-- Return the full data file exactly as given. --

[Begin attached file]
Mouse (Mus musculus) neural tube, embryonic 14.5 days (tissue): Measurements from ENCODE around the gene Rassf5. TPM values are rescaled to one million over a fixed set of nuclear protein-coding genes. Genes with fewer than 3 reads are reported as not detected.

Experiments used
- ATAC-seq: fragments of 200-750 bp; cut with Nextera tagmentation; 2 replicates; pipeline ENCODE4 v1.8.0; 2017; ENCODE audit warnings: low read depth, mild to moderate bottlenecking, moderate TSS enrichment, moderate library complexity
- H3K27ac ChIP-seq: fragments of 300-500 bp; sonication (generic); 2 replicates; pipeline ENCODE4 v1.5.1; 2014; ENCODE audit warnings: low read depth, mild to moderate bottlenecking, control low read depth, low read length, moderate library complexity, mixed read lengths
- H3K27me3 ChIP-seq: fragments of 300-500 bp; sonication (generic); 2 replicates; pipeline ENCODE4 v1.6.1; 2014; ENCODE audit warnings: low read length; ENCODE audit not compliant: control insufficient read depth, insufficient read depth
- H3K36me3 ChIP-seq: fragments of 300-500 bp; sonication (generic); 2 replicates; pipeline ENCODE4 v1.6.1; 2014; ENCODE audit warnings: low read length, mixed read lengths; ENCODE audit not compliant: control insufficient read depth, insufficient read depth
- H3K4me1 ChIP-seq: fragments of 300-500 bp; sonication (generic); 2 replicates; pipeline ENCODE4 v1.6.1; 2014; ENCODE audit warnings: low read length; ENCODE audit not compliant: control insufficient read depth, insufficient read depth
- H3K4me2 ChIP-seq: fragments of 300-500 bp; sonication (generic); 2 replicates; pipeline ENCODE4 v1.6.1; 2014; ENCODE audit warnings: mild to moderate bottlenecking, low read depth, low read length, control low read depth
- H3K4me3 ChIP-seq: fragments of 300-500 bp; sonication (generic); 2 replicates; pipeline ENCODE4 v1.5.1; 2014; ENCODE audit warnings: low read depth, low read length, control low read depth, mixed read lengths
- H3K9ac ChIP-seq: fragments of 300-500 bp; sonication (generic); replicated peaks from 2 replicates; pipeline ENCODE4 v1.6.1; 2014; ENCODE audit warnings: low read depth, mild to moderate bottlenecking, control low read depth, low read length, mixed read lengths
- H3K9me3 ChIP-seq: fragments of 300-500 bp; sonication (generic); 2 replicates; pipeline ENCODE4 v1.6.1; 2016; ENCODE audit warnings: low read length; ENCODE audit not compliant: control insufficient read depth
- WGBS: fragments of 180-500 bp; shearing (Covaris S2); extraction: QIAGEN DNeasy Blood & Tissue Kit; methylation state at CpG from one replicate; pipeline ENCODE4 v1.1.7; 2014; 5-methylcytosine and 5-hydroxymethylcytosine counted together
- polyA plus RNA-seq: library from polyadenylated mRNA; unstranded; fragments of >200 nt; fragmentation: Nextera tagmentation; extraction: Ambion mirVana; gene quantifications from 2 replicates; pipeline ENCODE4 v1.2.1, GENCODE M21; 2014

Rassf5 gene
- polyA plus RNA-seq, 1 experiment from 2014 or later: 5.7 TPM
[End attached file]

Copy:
Mouse (Mus musculus) neural tube, embryonic 14.5 days (tissue): Measurements from ENCODE around the gene Rassf5. TPM values are rescaled to one million over a fixed set of nuclear protein-coding genes. Genes with fewer than 3 reads are reported as not detected.

Experiments used
- ATAC-seq: fragments of 200-750 bp; cut with Nextera tagmentation; 2 replicates; pipeline ENCODE4 v1.8.0; 2017; ENCODE audit warnings: low read depth, mild to moderate bottlenecking, moderate TSS enrichment, moderate library complexity
- H3K27ac ChIP-seq: fragments of 300-500 bp; sonication (generic); 2 replicates; pipeline ENCODE4 v1.5.1; 2014; ENCODE audit warnings: low read depth, mild to moderate bottlenecking, control low read depth, low read length, moderate library complexity, mixed read lengths
- H3K27me3 ChIP-seq: fragments of 300-500 bp; sonication (generic); 2 replicates; pipeline ENCODE4 v1.6.1; 2014; ENCODE audit warnings: low read length; ENCODE audit not compliant: control insufficient read depth, insufficient read depth
- H3K36me3 ChIP-seq: fragments of 300-500 bp; sonication (generic); 2 replicates; pipeline ENCODE4 v1.6.1; 2014; ENCODE audit warnings: low read length, mixed read lengths; ENCODE audit not compliant: control insufficient read depth, insufficient read depth
- H3K4me1 ChIP-seq: fragments of 300-500 bp; sonication (generic); 2 replicates; pipeline ENCODE4 v1.6.1; 2014; ENCODE audit warnings: low read length; ENCODE audit not compliant: control insufficient read depth, insufficient read depth
- H3K4me2 ChIP-seq: fragments of 300-500 bp; sonication (generic); 2 replicates; pipeline ENCODE4 v1.6.1; 2014; ENCODE audit warnings: mild to moderate bottlenecking, low read depth, low read length, control low read depth
- H3K4me3 ChIP-seq: fragments of 300-500 bp; sonication (generic); 2 replicates; pipeline ENCODE4 v1.5.1; 2014; ENCODE audit warnings: low read depth, low read length, control low read depth, mixed read lengths
- H3K9ac ChIP-seq: fragments of 300-500 bp; sonication (generic); replicated peaks from 2 replicates; pipeline ENCODE4 v1.6.1; 2014; ENCODE audit warnings: low read depth, mild to moderate bottlenecking, control low read depth, low read length, mixed read lengths
- H3K9me3 ChIP-seq: fragments of 300-500 bp; sonication (generic); 2 replicates; pipeline ENCODE4 v1.6.1; 2016; ENCODE audit warnings: low read length; ENCODE audit not compliant: control insufficient read depth
- WGBS: fragments of 180-500 bp; shearing (Covaris S2); extraction: QIAGEN DNeasy Blood & Tissue Kit; methylation state at CpG from one replicate; pipeline ENCODE4 v1.1.7; 2014; 5-methylcytosine and 5-hydroxymethylcytosine counted together
- polyA plus RNA-seq: library from polyadenylated mRNA; unstranded; fragments of >200 nt; fragmentation: Nextera tagmentation; extraction: Ambion mirVana; gene quantifications from 2 replicates; pipeline ENCODE4 v1.2.1, GENCODE M21; 2014

Rassf5 gene
- polyA plus RNA-seq, 1 experiment from 2014 or later: 5.7 TPM